Is the bear market over? This is the question that everyone wants to know.
After a near-historic decline over the first half of the year, the stock market has been on a roll over the past month, with the S&P 500 rising nearly 9%, while the Nasdaq is up 14%.
JPMorgan’s chief global markets strategist Marko Kolanovic has an upbeat message for those concerned about the sustainability of the rally.
“Risk markets are rallying despite some disappointing data releases, indicating bad news was already anticipated/priced in… Although the activity outlook remains challenging, we believe that the risk-reward for equities is looking more attractive as we move through 2H,” Kolanovic opined.
Against this backdrop, the analysts at the banking giant have pinpointed two names which they believe are ready to surge ahead – by the order of 40% or more. In fact, the JPM experts are not the only ones singing these stocks’ praises. According to the TipRanks platform – they are rated as Strong Buys by the Street’s analysts. Let’s take a closer look.
We’ll begin with Olin, a company whose roots stretch back all the way to 1892 when it was a small supplier of blasting powder. Since then, it has grown significantly to become a global manufacturer and distributor of chemical products. In fact, it is now the world’s biggest producer of chlorine and caustic soda and their derivatives, and with a ~6% market share, takes the number 1 spot in the global chlorine/caustic soda market.
Toward the end of last month, Olin released its latest quarterly report – for 2Q22. Revenue increased by 18% year-over-year to $2.62 billion, while the company delivered diluted EPS of $2.76, beating the Street’s call for $2.57. But beyond the headline numbers, of particular interest to shareholders, is the company’s buyback activity.
Having rehabilitated its balance sheet in 2021, the company is now using its cash flow for the advantage of its shareholders, and aggressively shrinking the share base. The company repurchased 7.4 million shares in Q2, allocating $426.5 million to the endeavor, and combined with Q1’s purchases, spent $689.7 million on buybacks during the year’s first half.
With a new $2 billion share repurchase program just announced that complements the $362.5 million left over from a prior program, these buys inform J.P. Morgan’s Jeffrey Zekauskas’ bullish take.
“We estimate that Olin will spend $1.4b this year on share repurchases,” the analyst writes. “Olin is conducting its share repurchase effort with free cash flow and is not utilizing financial leverage. We also see no reason why this pattern of repurchase might not continue at the same rate in 2023 or in future years, if Olin’s share price does not move meaningfully higher. That said, we believe that Olin is comfortable with repurchasing its shares at least into the mid-$60s based on its public comments.”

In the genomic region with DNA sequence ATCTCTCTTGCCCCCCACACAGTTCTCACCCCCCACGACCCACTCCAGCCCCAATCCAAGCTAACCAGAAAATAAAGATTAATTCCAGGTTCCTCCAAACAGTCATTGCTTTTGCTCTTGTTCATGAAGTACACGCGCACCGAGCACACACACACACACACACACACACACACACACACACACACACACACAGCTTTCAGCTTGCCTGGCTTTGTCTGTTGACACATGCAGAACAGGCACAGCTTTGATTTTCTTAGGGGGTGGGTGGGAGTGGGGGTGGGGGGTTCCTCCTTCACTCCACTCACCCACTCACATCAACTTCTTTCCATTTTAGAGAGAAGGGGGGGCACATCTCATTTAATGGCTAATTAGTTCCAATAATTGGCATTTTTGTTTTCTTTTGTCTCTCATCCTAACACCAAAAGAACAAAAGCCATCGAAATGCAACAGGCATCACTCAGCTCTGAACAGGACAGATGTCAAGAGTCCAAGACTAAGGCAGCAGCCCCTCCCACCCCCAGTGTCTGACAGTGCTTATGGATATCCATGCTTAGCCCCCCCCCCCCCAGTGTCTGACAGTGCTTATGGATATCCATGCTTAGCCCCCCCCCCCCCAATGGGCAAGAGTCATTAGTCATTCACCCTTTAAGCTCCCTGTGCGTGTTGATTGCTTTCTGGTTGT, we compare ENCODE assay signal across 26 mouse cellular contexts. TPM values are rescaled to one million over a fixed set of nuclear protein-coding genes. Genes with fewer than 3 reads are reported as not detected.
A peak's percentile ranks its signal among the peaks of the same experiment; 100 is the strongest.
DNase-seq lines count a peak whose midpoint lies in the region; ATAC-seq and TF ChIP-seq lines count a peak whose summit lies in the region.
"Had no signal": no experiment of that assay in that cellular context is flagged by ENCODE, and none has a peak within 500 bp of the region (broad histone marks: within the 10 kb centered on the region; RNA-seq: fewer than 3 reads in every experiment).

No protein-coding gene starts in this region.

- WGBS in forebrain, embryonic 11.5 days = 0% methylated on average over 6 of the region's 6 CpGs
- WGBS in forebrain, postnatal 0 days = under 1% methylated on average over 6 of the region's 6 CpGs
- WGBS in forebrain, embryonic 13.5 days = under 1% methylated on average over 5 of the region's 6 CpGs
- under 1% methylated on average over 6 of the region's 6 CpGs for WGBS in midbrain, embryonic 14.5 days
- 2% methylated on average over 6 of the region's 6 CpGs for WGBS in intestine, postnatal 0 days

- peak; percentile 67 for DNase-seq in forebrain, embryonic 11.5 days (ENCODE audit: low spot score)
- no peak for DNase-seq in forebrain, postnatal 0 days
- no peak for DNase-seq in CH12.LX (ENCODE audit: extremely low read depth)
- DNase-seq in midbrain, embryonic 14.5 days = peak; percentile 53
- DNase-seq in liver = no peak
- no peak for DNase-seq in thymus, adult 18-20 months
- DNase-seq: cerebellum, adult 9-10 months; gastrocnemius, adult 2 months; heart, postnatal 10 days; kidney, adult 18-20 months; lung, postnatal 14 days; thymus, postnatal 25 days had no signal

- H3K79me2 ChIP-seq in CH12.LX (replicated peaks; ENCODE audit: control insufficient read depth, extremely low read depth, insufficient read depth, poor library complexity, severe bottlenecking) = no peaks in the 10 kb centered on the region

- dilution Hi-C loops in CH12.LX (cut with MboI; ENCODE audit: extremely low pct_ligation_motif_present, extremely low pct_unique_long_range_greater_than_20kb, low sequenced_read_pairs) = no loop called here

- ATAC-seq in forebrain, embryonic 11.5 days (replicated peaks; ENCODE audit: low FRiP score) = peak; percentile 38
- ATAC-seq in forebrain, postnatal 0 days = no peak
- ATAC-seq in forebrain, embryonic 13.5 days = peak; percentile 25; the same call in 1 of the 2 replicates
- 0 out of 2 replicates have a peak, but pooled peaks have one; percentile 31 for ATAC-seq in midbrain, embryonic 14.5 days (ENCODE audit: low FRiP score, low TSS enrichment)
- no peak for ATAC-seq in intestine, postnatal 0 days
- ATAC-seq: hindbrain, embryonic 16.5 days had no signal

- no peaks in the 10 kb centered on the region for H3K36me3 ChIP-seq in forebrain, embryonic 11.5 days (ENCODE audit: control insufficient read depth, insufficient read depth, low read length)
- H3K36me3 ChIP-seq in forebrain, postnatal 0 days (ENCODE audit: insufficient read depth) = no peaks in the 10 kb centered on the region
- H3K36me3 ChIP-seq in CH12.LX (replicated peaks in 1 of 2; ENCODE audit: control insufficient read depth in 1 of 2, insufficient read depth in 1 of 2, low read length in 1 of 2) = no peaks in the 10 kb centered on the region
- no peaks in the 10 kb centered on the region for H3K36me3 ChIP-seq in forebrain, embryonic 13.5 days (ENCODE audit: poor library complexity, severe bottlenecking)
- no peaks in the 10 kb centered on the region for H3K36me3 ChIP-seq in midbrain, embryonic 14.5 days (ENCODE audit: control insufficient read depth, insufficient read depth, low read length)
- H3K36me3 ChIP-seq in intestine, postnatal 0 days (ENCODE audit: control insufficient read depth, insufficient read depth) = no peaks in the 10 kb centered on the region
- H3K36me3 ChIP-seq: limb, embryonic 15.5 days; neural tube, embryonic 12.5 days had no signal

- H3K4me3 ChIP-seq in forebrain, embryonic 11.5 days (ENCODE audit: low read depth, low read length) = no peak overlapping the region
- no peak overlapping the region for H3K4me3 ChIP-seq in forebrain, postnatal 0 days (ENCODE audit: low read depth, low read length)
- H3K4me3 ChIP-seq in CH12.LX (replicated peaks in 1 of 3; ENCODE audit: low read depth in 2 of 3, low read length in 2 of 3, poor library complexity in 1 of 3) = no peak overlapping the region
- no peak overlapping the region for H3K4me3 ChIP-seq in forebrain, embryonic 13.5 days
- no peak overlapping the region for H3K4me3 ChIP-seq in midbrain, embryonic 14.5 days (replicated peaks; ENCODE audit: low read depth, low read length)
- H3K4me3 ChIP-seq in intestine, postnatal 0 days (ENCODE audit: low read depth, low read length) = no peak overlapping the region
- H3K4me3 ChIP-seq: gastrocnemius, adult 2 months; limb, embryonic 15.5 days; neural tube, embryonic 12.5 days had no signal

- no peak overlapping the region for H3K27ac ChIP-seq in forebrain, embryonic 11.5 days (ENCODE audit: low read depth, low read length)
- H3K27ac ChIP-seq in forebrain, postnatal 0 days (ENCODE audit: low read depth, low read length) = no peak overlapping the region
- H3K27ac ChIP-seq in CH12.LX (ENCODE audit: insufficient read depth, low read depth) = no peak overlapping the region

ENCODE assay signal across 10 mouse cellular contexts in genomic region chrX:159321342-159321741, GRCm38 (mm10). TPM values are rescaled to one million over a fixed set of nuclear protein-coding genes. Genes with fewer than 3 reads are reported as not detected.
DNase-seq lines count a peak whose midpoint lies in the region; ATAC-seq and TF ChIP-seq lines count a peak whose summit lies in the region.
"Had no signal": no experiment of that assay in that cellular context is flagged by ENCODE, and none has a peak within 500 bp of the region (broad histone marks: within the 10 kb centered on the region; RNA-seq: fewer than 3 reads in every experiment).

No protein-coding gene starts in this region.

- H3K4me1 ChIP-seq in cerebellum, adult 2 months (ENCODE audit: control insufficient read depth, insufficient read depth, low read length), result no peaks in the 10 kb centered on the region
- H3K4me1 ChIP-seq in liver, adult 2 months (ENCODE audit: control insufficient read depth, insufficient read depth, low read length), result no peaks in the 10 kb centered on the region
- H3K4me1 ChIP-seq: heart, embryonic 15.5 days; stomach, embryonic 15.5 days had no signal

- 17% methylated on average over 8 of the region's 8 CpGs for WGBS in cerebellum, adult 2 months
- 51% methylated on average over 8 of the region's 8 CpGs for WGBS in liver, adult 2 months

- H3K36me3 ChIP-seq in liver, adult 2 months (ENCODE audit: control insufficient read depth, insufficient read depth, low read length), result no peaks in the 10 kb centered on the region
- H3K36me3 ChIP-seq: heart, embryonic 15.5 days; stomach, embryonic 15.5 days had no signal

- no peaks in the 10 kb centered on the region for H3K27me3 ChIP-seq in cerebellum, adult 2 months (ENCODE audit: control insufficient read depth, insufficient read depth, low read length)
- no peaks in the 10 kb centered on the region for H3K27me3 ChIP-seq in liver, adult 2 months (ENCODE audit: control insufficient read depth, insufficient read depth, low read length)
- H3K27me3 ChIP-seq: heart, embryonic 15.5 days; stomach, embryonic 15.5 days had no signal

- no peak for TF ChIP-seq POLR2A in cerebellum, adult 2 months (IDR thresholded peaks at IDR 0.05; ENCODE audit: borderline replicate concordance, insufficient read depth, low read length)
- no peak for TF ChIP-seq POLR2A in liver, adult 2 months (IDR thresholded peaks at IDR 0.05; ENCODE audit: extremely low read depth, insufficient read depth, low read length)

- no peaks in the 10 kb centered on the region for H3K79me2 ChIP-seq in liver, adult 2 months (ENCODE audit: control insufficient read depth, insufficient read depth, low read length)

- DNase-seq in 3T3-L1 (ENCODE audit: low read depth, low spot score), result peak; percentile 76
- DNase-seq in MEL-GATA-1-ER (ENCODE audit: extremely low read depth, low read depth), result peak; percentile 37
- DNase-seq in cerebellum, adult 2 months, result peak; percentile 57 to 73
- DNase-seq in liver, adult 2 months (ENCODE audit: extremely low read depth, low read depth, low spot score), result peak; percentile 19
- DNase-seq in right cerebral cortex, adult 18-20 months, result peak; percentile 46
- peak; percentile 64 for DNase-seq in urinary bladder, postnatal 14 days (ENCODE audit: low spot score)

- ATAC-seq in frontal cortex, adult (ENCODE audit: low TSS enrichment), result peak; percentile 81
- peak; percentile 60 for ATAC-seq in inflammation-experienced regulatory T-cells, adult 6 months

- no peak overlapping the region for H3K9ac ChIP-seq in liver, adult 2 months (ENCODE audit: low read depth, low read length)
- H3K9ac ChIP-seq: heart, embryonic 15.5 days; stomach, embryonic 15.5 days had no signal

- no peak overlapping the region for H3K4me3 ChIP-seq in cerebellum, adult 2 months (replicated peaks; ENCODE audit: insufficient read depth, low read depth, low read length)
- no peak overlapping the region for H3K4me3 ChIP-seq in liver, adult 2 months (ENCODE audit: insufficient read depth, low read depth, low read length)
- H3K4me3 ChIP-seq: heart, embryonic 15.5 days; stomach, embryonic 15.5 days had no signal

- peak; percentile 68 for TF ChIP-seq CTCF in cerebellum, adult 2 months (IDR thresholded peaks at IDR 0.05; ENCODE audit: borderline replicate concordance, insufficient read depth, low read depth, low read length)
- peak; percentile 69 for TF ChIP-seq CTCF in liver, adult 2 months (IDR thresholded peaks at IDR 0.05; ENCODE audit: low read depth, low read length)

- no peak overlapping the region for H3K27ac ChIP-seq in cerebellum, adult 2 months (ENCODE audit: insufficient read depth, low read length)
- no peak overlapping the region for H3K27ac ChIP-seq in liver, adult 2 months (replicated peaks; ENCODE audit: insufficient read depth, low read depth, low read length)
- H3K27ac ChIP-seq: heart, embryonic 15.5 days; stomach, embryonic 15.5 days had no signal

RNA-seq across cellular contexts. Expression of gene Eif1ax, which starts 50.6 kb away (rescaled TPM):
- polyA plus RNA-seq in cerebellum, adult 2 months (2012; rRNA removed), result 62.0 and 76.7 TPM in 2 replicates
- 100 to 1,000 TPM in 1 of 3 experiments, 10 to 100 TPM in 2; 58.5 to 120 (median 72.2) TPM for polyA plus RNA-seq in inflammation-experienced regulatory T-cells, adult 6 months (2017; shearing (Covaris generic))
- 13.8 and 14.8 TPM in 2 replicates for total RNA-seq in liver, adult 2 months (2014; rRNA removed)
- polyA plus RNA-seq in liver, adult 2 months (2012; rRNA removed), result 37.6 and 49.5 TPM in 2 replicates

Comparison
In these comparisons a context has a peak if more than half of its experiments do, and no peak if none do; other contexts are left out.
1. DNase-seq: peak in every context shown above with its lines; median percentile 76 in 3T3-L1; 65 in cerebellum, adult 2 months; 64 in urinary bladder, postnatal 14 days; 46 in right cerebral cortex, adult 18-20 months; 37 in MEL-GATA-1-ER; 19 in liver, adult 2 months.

To this end, Zekauskas rates Olin shares an Overweight, while his $85 price target makes room for share appreciation of ~67%.
Overall, Olin shares have a Strong Buy rating from the analyst consensus, showing that Wall Street agrees with Zekauskas’ assessment. The rating is based on 9 Buys and 2 Holds set in the past 3 months. Shares are selling for $51.01, and the average price target, at $71.91, implies ~41% upside potential.
From chemical products it’s just a short hop to waste management services. GFL – which stands for green for life – provides waste solutions and soil remediation services. The company caters to residential, municipal, commercial, industrial and institutional clients spread across Canada and has customers in more than half of the U.S. states. With over 19,000 employees, GFL is North America’s fourth biggest diversified environmental services company.
The company has been very busy on the acquisition front, making 28 tuck-in acquisitions since the start of the year, not that it seems to have a significant negative impact on the bottom-line.
In the recent Q2 report, adj. EBITDA came in at C$453 million, easing ahead of the $C$427 million expected by Wall Street. The top-line performance complements the earnings profile; revenues were C$1.708 billion, also coming in above the consensus estimate of C$1.559 billion.
More good news was offered with the outlook, as the company raised its 2022 revenue guidance by C$400 million at the midpoint while also increasing its adjusted EBITDA forecast by $20 million at the mid-point.
Although J.P. Morgan’s Stephanie Yee notes the impact costs are having on margins, she sees enough other positive to keep the bull thesis intact.
“Management continues to see opportunities for more tuck-in deals to densify the company’s footprint,” Yee writes. “While the cost headwinds have pushed out the company’s timeline towards obtaining higher margins, we still see the overall business growing double digits in 2022 and high-single-digits in 2023, generating more dollars that can be put to work. We also see the stock as attractively valued at current levels.”
These comments underpin Yee’s Overweight rating and $42 price target. Should the figure be met, investors will be sitting on returns of 47% a year from now.
And what about the rest of the Street? Everyone is on board. The stock boasts a Strong Buy consensus rating, based on a unanimous 8 Buys. The forecast calls for 12-month gains of 39%, considering the average price target stands at $39.65.